Nobel Peace laureate Suu Kyi spent 15 years under house arrest after leading pro-democracy protests against the long-ruling military junta in 1988.

After sharing power with a civilian government, the army began democratic reforms in 2011. That led to the election of the NLD in a landslide victory four years later.

The November election was meant to solidify a troubled democratic transition after the generals agreed to share power under a constitution guaranteeing the army a major role in government.

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Venezuelan opposition claims large turnout in anti-Maduro protest

Droves of Venezuelans blaming President Nicolas Maduro for their country’s collapse voiced their frustrations Saturday in a creative protest rivalling recent elections they boycotted as fraudulent.

In the so-called “people’s consultation,” U.S.-backed opposition leader Juan Guaido urged Venezuelans at home and around the world to register their ire through cellphone apps. Others visited makeshift polling stations in cities across Venezuela and in other Latin American Nations, the U.S. and Europe.

“Hope has been mobilized in Venezuela,” Guaido said shortly before the results were announced. “We must underscore a heroic people who mobilized throughout the country and the world in defence of their rights.”

Opposition leaders reported that nearly 6.5 million people responded to the survey. The Associated Press could not independently verify the validity of the figures, and even some opposition election experts questioned the number.

The opposition’s report said more than 3.2 million participated in person within Venezuela and nearly 850,000 visited centres outside the country, while more than 2.5 million sent in their responses digitally.

The survey asked whether people want to end Maduro’s rule and hold fresh presidential and legislative elections, and also seek even greater pressure from international allies to make it happen.

Though the event had no legal force, opposition leaders said the survey would unify the foes of Maduro. That includes the five million Venezuelans who have fled the nation’s hyperinflation and lack of basic services such as reliable running water, electricity and gasoline, they said.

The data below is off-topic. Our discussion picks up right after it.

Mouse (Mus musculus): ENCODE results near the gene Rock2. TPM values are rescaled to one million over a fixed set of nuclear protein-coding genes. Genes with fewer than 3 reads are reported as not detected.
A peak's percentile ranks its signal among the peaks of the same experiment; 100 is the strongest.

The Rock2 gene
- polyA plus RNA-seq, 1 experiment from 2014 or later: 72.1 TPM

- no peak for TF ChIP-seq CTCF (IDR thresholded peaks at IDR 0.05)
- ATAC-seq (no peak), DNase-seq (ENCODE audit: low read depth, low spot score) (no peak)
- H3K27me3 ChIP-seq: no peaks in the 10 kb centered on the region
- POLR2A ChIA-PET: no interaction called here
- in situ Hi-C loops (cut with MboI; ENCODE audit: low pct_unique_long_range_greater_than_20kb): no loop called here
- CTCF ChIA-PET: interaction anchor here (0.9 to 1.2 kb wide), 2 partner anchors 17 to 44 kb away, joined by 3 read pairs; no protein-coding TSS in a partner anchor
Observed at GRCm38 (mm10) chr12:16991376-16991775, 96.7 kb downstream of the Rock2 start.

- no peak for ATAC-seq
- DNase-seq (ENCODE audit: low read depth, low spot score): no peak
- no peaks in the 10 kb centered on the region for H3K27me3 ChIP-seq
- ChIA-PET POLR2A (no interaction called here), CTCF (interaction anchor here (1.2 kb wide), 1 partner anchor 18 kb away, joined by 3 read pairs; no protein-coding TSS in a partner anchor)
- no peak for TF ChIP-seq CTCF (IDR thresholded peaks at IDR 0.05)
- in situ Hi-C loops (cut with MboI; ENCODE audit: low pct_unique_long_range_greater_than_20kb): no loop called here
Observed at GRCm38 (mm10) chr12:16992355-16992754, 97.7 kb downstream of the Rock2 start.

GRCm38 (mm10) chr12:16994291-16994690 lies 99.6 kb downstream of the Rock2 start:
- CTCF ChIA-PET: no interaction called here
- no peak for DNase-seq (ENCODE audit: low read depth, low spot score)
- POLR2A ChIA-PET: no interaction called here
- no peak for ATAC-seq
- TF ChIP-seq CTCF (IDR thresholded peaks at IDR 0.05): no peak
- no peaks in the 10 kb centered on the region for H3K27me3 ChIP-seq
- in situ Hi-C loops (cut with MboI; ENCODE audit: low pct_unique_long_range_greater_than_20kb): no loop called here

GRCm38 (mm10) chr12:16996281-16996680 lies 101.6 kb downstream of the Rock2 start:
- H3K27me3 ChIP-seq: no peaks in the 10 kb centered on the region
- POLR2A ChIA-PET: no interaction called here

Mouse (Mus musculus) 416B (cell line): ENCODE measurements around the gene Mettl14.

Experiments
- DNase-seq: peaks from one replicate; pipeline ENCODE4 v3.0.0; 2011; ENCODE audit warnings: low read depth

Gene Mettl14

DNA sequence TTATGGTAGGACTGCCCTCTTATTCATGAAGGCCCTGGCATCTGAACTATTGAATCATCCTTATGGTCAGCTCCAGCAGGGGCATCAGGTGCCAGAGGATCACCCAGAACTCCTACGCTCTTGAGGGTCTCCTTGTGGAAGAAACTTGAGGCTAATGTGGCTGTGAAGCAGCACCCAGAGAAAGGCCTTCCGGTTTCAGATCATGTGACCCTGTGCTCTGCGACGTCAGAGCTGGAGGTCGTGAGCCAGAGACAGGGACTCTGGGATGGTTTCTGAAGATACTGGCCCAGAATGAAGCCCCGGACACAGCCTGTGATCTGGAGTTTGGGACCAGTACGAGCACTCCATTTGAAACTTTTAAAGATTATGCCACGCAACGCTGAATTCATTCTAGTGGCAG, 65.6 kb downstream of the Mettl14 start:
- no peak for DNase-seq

Opposition leader Juan Guaido, left, greets supporters during a visit to a voting centre in Caracas. (Manaure Quintero/Reuters)

Mirla De Lorenzo, a bank employee, visited a center in her Caracas neighborhood to participate, saying she would take any opportunity to express herself if there was any chance it could bring international attention to Venezuela’s plight and trigger an end to Maduro’s rule.

“We’re definitely tired of this situation that’s brought us nothing but poverty,” she said, adding that her daughter moved to Spain and her sister migrated to Chile, among relatives who have fled the crisis.

“You can’t compete with deceitful people, with people who use force, with people who have weapons,” she said. “There is no way.”

Maduro claims victory despite boycott, criticism 

The consultation came days after Maduro’s ruling socialist party declared victory in congressional elections that Guaido’s coalition boycotted, arguing the vote was a fraud. Canada, the U.S. and the European Union are among the nations and regional bodies that rejected the elections as undemocratic.

Guaido, acting as the National Assembly’s leader, proclaimed himself interim president in early 2019, arguing that Maduro was an illegitimate leader because his most popular challengers were barred from running in the presidential election the previous year.

Guaido quickly won broad support at home among energized supporters who flooded the streets as well as the backing of leaders in dozens of nations, including the U.S. The Trump administration took the lead, imposing sanctions on Maduro, dozens of his political allies and the state-run oil firm PDVSA. The U.S. Justice Department also unveiled an indictment of Maduro charging him with being a “narcoterrorist,” and offered a $ 15 million USreward for his arrest.

Nearly two years later, however, Maduro remains in power with control of the military and international allies including Iran, Russia, China, Turkey and Cuba.

Opposition activist Leopoldo Lopez, who recently fled Venezuela, votes from Bogota. (Fernando Vergara/The Associated Press)

On Jan. 5, the term of the current opposition-dominated National Assembly ends and Maduro’s political allies take over the last governmental body not controlled by the president’s socialist party. Guaido and his political allies vow to continue fighting.

Risa Grais-Targow, a Venezuela analyst for the Eurasia Group, said that in addition to seeking to unite Venezuelans who don’t like Maduro, the symbolic referendum was meant to send a message to international supporters.

“They’ve organized a process for their foreign partners from the U.S. to the European Union and regional governments,” Grais-Targow said. “So they can continue to back him even when he’s no longer in control of the National Assembly.”

The U.S. ambassador for Venezuela, James Story, praised the opposition’s survey from Colombia’s capital, where he has worked since the U.S. and Venezuela broke diplomatic relations and the U.S. closed its embassy in Caracas.